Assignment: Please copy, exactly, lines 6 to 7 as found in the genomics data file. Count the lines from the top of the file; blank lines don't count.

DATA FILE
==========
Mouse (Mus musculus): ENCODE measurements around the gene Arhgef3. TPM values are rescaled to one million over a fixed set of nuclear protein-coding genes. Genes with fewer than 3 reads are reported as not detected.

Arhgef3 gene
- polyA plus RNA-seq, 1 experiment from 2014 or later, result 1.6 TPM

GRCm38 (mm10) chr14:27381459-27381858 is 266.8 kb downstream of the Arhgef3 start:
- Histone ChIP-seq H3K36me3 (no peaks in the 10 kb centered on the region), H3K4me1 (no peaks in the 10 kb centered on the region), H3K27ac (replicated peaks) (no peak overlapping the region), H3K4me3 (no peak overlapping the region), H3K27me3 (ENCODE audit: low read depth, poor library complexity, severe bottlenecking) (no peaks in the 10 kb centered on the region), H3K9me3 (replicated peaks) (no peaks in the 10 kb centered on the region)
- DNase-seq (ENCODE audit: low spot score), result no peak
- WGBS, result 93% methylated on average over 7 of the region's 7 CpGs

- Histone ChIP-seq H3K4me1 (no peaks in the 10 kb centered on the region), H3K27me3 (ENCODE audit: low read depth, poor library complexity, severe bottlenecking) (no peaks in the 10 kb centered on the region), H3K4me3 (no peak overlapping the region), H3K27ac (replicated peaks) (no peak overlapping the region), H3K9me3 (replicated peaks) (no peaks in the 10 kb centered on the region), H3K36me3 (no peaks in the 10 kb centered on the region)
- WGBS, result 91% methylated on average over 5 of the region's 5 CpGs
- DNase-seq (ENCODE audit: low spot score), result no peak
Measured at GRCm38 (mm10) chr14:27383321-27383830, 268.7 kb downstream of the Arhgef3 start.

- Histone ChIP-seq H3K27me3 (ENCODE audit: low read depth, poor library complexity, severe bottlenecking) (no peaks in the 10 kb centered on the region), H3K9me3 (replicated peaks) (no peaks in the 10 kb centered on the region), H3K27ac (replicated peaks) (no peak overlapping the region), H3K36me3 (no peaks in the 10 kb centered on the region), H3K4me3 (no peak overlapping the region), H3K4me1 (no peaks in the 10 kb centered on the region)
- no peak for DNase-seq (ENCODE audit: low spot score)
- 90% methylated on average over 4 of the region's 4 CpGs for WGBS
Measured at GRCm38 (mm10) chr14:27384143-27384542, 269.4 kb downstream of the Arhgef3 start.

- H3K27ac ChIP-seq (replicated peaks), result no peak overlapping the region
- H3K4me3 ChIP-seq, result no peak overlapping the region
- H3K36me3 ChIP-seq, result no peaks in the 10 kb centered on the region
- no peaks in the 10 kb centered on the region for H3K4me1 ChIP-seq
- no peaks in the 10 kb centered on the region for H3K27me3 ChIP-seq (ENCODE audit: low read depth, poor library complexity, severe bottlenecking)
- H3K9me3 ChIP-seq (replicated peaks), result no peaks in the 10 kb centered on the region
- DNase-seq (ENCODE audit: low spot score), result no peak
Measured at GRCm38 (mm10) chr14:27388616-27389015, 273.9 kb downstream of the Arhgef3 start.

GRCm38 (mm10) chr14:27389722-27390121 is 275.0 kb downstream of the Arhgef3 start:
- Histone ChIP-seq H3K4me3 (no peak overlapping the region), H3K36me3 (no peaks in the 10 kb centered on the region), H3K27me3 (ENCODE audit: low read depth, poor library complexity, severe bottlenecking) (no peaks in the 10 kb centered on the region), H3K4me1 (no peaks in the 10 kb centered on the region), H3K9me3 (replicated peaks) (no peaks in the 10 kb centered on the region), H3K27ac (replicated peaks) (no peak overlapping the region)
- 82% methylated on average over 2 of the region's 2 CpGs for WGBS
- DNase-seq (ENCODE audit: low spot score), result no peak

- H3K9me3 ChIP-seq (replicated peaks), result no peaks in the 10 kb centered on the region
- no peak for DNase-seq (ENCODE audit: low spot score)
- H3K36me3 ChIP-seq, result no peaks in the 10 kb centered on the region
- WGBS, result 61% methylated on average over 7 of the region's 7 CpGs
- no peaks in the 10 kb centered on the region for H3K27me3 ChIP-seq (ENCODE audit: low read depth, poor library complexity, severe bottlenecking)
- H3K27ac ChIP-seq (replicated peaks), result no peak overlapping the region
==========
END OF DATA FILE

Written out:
- DNase-seq (ENCODE audit: low spot score), result no peak
- WGBS, result 93% methylated on average over 7 of the region's 7 CpGs